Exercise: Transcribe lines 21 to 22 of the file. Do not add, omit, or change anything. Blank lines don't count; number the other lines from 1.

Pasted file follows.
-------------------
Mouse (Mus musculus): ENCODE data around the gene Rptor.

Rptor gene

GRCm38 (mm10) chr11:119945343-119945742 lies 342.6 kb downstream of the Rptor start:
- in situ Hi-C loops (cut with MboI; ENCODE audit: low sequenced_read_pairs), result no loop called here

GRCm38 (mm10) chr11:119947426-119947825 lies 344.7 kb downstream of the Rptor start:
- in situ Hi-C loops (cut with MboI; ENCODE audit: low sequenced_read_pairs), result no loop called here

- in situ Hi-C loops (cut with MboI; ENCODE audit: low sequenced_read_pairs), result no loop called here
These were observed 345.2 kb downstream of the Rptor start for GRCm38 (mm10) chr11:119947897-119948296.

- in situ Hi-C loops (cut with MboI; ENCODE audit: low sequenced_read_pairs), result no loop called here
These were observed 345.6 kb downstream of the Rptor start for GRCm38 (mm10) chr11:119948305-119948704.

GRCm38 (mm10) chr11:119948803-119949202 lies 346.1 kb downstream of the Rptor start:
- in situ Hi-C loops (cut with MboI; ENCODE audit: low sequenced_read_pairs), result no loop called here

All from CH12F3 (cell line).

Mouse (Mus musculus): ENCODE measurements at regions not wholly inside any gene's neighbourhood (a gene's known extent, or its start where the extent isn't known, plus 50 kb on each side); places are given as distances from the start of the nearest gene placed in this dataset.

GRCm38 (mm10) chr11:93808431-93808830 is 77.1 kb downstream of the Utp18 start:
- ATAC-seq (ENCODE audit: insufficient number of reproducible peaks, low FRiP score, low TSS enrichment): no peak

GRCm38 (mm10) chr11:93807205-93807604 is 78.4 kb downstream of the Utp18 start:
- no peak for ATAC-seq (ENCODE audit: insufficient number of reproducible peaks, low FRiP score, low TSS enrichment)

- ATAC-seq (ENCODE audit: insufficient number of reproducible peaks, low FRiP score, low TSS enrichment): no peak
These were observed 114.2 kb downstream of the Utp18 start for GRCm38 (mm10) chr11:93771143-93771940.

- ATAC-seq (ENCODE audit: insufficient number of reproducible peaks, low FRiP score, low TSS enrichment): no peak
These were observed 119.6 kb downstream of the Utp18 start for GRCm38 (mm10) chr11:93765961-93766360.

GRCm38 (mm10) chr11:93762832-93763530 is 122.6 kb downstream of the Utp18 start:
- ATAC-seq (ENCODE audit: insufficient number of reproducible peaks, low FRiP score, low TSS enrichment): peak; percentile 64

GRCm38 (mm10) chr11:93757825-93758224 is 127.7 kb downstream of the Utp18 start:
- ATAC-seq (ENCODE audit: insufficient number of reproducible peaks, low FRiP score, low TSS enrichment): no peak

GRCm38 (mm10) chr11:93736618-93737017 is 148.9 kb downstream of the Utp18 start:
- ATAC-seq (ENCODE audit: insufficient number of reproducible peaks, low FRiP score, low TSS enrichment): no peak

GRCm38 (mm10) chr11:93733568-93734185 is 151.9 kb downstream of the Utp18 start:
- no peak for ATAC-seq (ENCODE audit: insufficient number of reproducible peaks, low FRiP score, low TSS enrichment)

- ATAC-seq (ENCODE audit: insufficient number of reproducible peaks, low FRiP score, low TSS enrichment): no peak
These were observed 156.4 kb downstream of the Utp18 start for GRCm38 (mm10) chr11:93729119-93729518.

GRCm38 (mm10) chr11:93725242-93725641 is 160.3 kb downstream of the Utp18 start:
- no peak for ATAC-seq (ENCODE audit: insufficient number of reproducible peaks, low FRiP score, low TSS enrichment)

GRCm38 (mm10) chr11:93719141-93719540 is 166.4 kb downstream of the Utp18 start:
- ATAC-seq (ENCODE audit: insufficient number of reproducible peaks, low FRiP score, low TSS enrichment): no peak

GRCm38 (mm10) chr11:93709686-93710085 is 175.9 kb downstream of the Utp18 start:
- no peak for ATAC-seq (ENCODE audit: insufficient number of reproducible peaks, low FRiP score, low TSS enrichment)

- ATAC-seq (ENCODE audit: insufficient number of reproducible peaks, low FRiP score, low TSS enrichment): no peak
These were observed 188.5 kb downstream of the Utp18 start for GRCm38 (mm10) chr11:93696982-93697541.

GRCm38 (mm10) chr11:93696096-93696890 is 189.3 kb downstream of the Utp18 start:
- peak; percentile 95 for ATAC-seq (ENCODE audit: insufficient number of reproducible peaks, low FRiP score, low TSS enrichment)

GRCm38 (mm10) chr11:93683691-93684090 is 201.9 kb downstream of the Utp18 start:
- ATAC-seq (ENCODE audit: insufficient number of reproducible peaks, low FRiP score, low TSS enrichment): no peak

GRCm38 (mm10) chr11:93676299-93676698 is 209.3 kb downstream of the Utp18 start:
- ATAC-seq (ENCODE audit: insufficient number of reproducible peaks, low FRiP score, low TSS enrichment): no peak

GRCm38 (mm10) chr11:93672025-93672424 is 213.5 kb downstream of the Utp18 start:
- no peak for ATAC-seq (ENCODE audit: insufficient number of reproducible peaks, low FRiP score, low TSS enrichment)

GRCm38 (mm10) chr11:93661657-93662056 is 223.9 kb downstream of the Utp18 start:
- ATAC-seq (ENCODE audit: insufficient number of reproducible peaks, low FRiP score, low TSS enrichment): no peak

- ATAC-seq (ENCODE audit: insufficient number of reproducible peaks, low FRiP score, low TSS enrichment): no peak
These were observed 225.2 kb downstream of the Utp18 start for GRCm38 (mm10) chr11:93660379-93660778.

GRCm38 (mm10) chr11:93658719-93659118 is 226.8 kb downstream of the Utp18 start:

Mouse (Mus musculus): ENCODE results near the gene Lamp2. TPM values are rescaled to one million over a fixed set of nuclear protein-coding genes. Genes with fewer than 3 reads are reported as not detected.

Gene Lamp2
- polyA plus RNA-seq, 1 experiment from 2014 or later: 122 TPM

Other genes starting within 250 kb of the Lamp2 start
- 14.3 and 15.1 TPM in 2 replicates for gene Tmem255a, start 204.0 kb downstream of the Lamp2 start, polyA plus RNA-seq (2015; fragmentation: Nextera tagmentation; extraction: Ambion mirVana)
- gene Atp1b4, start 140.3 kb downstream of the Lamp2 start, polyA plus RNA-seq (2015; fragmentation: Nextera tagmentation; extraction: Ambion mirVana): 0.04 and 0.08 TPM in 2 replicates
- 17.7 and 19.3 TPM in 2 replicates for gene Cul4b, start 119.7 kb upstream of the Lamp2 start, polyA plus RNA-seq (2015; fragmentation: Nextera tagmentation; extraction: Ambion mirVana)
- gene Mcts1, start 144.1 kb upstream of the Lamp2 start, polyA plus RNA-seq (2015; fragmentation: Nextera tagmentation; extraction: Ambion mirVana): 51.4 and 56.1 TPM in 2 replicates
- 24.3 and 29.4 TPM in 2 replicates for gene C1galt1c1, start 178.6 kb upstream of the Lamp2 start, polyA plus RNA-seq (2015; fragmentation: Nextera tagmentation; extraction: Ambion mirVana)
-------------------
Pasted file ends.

- ATAC-seq (ENCODE audit: insufficient number of reproducible peaks, low FRiP score, low TSS enrichment): no peak
These were observed 119.6 kb downstream of the Utp18 start for GRCm38 (mm10) chr11:93765961-93766360.